How Fast is Energy Storage Growing? Here are the Numbers

Dec. 7, 2018
It’s a bull market for energy storage, as evidenced by two separate reports issued this week by leading analytical firms. Here’s what they found.

It’s a bull market for energy storage, as evidenced by two separate reports issued this week by leading analytical firms.

A quarterly report by Wood Mackenzie Power & Renewables and the Energy Storage Association (ESA) found a doubling of US energy storage projects in the pipeline, bringing the number to 32.9 GW.

The report forecasts that the US energy storage market will reach $4.5 billion by 2023, after doubling between 2018 and 2019 and then again between 2019 and 2020.

Courtesy of Wood Mackenzie Power & Renewables/ESA U.S. energy storage monitor

Front-of-the-meter projects now dominate. But that changes around 2021, when over half the installations are behind the meter — the realm of microgrids, commercial projects and home battery storage.

Wood Mackenzie sees US energy storage deployments growing from 338 MW in 2018 to 659 MW in 2019, before more than doubling to 1.7 GW in 2020.

More states pushing storage

California leads, followed by Hawaii and New York. Wood Mackenzie cites efforts by Massachusetts, New York and New Jersey, but notes business opportunities emerging even in states not traditionally alternative energy leaders.

“Outside of the raw megawatt numbers, 2018 saw proposed projects or utility investment from Alabama to the Dakotas, from the Carolinas to Nevada, and everywhere in between. With everything energy storage can do there really is no U.S. market that isn’t emerging as an opportunity,” said Dan Finn-Foley, senior energy storage analyst with Wood Mackenzie.

A variety of factors drive the bull market for energy storage, among them state incentives, utility tariff shifts, net metering changes and other state initiatives. Finn-Foley also said that energy storage developers are trying to get their foot in the door in key interconnection territories prior to changes going in effect under FERC Order 841.

In total, the U.S. saw 136.3 MWh of energy storage deployed in the third quarter of 2018, up from 44 MWh from the same quarter last year. By the end of the year, Wood Mackenzie forecasts deployment of 686 MWh of energy storage.

Navigant offers global view

Meanwhile, Navigant Research continues to track energy storage projects worldwide and says it has now identified 1,935 projects, an increase of 200 since last year.

The research firm attributes the growth to the flexibility energy storage offers. Some refer to energy storage as a swiss army knife because of the many ways it can be used to manage energy, whether for generation, transmission or distribution — on the utility and customer side.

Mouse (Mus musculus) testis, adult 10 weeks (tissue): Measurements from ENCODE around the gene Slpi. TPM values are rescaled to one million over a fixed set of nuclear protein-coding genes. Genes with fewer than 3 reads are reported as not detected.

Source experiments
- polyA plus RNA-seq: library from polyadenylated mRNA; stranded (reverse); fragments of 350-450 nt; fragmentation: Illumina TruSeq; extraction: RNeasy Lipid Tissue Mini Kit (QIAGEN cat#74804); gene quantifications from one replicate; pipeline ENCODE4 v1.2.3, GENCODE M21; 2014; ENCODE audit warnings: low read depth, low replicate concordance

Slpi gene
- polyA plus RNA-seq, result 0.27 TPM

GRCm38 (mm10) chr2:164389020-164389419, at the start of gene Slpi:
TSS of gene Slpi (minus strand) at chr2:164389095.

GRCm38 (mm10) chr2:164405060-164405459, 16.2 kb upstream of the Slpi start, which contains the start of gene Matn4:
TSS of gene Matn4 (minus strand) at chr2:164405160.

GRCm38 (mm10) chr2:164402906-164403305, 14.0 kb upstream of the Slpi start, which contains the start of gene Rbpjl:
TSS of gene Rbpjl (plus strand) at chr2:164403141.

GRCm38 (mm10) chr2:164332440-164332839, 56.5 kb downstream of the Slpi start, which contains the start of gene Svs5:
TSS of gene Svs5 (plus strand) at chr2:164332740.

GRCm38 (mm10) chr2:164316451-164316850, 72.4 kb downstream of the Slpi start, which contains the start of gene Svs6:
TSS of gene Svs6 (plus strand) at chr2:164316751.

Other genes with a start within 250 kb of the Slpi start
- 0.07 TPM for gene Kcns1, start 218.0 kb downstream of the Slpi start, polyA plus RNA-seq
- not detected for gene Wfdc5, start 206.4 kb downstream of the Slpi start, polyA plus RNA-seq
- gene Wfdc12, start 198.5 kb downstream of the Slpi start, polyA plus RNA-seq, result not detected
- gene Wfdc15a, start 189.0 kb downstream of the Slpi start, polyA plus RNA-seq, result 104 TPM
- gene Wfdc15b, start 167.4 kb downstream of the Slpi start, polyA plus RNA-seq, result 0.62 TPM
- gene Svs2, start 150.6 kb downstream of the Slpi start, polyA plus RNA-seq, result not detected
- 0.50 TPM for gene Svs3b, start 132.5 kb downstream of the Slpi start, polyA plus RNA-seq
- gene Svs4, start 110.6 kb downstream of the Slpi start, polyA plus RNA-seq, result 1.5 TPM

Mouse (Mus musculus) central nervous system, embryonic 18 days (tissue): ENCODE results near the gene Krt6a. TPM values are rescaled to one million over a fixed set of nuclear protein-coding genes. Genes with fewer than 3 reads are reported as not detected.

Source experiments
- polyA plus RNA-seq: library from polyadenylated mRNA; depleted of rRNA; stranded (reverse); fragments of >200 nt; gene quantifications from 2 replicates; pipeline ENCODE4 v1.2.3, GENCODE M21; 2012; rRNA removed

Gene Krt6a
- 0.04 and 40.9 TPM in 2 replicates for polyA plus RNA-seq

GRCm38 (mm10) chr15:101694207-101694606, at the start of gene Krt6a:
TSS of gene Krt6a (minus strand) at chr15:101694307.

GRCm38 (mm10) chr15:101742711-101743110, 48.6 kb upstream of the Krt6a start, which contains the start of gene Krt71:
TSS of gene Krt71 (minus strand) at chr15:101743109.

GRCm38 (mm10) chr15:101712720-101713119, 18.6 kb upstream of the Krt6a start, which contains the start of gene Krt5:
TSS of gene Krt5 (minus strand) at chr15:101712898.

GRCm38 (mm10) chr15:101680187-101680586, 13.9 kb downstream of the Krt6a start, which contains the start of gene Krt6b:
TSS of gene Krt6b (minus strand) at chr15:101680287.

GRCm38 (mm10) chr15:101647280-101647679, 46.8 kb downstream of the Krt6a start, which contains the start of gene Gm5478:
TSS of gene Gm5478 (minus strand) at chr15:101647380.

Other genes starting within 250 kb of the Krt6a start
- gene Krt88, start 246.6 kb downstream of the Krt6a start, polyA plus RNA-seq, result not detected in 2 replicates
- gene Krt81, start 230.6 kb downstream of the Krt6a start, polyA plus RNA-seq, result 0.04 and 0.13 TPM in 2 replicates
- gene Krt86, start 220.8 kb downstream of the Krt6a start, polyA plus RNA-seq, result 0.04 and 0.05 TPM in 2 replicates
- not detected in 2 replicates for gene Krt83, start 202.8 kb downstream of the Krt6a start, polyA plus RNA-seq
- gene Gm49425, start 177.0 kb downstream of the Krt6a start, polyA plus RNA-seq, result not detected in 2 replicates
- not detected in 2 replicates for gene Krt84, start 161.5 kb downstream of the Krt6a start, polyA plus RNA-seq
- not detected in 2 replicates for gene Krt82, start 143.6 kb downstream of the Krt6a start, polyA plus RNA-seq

In its fourth quarter tracker, Navigant describes the energy storage landscape as increasingly sophisticated.

“The growing need to modernize global electricity grids and the evolution of business cases for deploying storage ensure that this market will continue to grow quickly over the coming years,” said Ian McClenny, research analyst with Navigant Research.

Navigant also sees growth spurred by the restructuring of electricity markets and the use of energy storage in managing variable [renewable] generation and load.

Both the Wood Mackenzie and Navigant reports are available for a fee, but free executive summaries are here: Wood Mackenzie; Navigant.

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About the Author

Elisa Wood | Editor-in-Chief

Elisa Wood is an award-winning writer and editor who specializes in the energy industry. She is chief editor and co-founder of Microgrid Knowledge and serves as co-host of the publication’s popular conference series. She also co-founded, where she continues to lead a team of energy writers who produce content for energy companies and advocacy organizations.

She has been writing about energy for more than two decades and is published widely. Her work can be found in prominent energy business journals as well as mainstream publications. She has been quoted by NPR, the Wall Street Journal and other notable media outlets.

“For an especially readable voice in the industry, the most consistent interpreter across these years has been the energy journalist Elisa Wood, whose Microgrid Knowledge (and conference) has aggregated more stories better than any other feed of its time,” wrote Malcolm McCullough, in the book, Downtime on the Microgrid, published by MIT Press in 2020.

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